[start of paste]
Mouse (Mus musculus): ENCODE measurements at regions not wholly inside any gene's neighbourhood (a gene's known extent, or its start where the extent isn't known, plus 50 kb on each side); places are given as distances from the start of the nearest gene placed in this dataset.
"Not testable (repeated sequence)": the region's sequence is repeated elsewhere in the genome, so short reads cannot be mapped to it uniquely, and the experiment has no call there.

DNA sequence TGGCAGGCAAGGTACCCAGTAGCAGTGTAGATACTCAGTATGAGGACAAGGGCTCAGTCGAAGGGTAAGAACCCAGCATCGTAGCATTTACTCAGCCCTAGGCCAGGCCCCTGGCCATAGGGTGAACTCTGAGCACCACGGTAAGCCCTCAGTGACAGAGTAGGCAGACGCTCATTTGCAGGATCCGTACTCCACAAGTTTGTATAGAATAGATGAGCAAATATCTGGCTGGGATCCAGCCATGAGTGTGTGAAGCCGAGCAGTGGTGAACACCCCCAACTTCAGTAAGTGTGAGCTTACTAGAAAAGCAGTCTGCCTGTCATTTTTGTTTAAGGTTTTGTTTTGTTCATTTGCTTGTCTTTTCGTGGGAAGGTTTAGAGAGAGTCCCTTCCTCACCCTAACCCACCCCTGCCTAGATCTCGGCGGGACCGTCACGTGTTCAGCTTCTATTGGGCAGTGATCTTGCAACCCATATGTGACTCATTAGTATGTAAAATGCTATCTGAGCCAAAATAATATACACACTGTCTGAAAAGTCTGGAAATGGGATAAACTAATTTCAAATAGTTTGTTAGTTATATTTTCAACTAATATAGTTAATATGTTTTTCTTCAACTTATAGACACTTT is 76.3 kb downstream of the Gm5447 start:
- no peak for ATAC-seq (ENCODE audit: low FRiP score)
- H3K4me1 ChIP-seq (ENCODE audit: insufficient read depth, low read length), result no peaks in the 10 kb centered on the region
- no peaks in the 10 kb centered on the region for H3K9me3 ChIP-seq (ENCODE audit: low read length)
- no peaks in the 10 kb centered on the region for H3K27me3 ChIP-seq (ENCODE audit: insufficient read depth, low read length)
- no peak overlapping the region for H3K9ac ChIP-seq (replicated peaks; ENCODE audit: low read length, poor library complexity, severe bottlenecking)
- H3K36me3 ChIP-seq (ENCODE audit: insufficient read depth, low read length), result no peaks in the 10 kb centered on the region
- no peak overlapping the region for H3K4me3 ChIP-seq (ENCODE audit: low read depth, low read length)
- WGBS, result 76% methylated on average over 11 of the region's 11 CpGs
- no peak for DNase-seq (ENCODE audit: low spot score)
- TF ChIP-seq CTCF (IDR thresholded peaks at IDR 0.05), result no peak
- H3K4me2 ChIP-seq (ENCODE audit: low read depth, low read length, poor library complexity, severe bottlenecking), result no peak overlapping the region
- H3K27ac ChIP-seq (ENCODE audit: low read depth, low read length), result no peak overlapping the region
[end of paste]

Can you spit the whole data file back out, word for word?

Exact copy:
Mouse (Mus musculus): ENCODE measurements at regions not wholly inside any gene's neighbourhood (a gene's known extent, or its start where the extent isn't known, plus 50 kb on each side); places are given as distances from the start of the nearest gene placed in this dataset.
"Not testable (repeated sequence)": the region's sequence is repeated elsewhere in the genome, so short reads cannot be mapped to it uniquely, and the experiment has no call there.

DNA sequence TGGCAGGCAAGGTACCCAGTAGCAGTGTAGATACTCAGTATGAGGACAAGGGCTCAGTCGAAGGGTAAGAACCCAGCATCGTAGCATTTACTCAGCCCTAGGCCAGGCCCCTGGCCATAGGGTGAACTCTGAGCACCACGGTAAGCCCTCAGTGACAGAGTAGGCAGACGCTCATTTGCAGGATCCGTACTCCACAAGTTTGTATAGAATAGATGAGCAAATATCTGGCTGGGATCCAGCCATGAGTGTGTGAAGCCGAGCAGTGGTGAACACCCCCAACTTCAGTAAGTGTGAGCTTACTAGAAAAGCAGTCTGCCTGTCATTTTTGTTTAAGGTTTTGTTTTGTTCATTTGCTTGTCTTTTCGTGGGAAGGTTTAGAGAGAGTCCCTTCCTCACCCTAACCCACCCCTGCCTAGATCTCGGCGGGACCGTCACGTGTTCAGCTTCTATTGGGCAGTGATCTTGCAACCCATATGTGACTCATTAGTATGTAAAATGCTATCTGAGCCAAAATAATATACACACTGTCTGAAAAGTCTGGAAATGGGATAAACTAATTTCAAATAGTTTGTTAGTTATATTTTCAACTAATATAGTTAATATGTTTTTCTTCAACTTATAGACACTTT is 76.3 kb downstream of the Gm5447 start:
- no peak for ATAC-seq (ENCODE audit: low FRiP score)
- H3K4me1 ChIP-seq (ENCODE audit: insufficient read depth, low read length), result no peaks in the 10 kb centered on the region
- no peaks in the 10 kb centered on the region for H3K9me3 ChIP-seq (ENCODE audit: low read length)
- no peaks in the 10 kb centered on the region for H3K27me3 ChIP-seq (ENCODE audit: insufficient read depth, low read length)
- no peak overlapping the region for H3K9ac ChIP-seq (replicated peaks; ENCODE audit: low read length, poor library complexity, severe bottlenecking)
- H3K36me3 ChIP-seq (ENCODE audit: insufficient read depth, low read length), result no peaks in the 10 kb centered on the region
- no peak overlapping the region for H3K4me3 ChIP-seq (ENCODE audit: low read depth, low read length)
- WGBS, result 76% methylated on average over 11 of the region's 11 CpGs
- no peak for DNase-seq (ENCODE audit: low spot score)
- TF ChIP-seq CTCF (IDR thresholded peaks at IDR 0.05), result no peak
- H3K4me2 ChIP-seq (ENCODE audit: low read depth, low read length, poor library complexity, severe bottlenecking), result no peak overlapping the region
- H3K27ac ChIP-seq (ENCODE audit: low read depth, low read length), result no peak overlapping the region